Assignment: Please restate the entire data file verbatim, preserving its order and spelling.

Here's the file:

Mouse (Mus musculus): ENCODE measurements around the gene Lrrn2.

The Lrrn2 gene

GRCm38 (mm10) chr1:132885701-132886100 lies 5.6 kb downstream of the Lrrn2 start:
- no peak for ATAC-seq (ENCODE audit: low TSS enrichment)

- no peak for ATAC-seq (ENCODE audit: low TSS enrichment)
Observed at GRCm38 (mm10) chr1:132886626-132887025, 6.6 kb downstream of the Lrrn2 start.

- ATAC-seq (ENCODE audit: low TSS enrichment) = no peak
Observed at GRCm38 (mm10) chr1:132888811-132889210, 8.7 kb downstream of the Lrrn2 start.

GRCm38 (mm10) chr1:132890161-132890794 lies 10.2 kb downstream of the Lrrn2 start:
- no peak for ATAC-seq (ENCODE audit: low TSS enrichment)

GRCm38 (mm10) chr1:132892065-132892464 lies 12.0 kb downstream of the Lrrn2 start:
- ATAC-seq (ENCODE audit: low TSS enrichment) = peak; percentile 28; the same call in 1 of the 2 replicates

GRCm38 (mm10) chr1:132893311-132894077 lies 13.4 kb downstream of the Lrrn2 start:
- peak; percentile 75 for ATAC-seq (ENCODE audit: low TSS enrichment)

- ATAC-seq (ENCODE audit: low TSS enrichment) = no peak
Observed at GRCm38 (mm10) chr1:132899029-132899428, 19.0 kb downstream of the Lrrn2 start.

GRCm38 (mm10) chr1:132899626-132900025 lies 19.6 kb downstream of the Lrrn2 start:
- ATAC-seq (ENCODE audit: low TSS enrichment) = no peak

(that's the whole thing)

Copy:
Mouse (Mus musculus): ENCODE measurements around the gene Lrrn2.

The Lrrn2 gene

GRCm38 (mm10) chr1:132885701-132886100 lies 5.6 kb downstream of the Lrrn2 start:
- no peak for ATAC-seq (ENCODE audit: low TSS enrichment)

- no peak for ATAC-seq (ENCODE audit: low TSS enrichment)
Observed at GRCm38 (mm10) chr1:132886626-132887025, 6.6 kb downstream of the Lrrn2 start.

- ATAC-seq (ENCODE audit: low TSS enrichment) = no peak
Observed at GRCm38 (mm10) chr1:132888811-132889210, 8.7 kb downstream of the Lrrn2 start.

GRCm38 (mm10) chr1:132890161-132890794 lies 10.2 kb downstream of the Lrrn2 start:
- no peak for ATAC-seq (ENCODE audit: low TSS enrichment)

GRCm38 (mm10) chr1:132892065-132892464 lies 12.0 kb downstream of the Lrrn2 start:
- ATAC-seq (ENCODE audit: low TSS enrichment) = peak; percentile 28; the same call in 1 of the 2 replicates

GRCm38 (mm10) chr1:132893311-132894077 lies 13.4 kb downstream of the Lrrn2 start:
- peak; percentile 75 for ATAC-seq (ENCODE audit: low TSS enrichment)

- ATAC-seq (ENCODE audit: low TSS enrichment) = no peak
Observed at GRCm38 (mm10) chr1:132899029-132899428, 19.0 kb downstream of the Lrrn2 start.

GRCm38 (mm10) chr1:132899626-132900025 lies 19.6 kb downstream of the Lrrn2 start:
- ATAC-seq (ENCODE audit: low TSS enrichment) = no peak